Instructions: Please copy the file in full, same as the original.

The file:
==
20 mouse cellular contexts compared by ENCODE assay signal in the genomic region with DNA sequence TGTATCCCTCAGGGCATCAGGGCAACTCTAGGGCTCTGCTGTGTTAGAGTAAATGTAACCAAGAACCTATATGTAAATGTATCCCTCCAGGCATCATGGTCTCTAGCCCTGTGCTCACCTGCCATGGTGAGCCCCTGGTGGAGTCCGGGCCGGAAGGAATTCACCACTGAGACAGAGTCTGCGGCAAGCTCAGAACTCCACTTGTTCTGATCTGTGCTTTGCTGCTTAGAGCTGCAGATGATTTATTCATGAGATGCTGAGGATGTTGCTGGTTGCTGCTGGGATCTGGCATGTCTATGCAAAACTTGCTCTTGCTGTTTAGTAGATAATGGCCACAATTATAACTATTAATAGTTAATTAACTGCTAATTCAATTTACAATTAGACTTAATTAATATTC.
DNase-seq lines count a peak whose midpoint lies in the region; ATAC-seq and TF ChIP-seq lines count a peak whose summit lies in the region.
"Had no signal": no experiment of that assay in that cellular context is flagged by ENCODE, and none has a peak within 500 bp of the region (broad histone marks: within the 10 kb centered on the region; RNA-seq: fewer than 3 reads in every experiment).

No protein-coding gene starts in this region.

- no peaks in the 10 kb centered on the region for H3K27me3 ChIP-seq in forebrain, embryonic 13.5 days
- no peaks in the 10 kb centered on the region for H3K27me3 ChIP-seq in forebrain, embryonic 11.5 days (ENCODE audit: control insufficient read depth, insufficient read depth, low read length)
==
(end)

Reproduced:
20 mouse cellular contexts compared by ENCODE assay signal in the genomic region with DNA sequence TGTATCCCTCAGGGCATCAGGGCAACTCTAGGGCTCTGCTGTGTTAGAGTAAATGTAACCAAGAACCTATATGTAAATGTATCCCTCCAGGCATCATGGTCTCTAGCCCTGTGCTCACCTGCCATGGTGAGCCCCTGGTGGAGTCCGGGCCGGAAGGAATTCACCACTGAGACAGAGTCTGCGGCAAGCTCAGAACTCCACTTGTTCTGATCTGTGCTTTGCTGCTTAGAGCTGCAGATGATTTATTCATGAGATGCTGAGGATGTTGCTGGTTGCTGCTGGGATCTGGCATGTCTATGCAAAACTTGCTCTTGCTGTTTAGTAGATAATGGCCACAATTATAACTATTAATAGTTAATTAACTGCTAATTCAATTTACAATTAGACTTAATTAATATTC.
DNase-seq lines count a peak whose midpoint lies in the region; ATAC-seq and TF ChIP-seq lines count a peak whose summit lies in the region.
"Had no signal": no experiment of that assay in that cellular context is flagged by ENCODE, and none has a peak within 500 bp of the region (broad histone marks: within the 10 kb centered on the region; RNA-seq: fewer than 3 reads in every experiment).

No protein-coding gene starts in this region.

- no peaks in the 10 kb centered on the region for H3K27me3 ChIP-seq in forebrain, embryonic 13.5 days
- no peaks in the 10 kb centered on the region for H3K27me3 ChIP-seq in forebrain, embryonic 11.5 days (ENCODE audit: control insufficient read depth, insufficient read depth, low read length)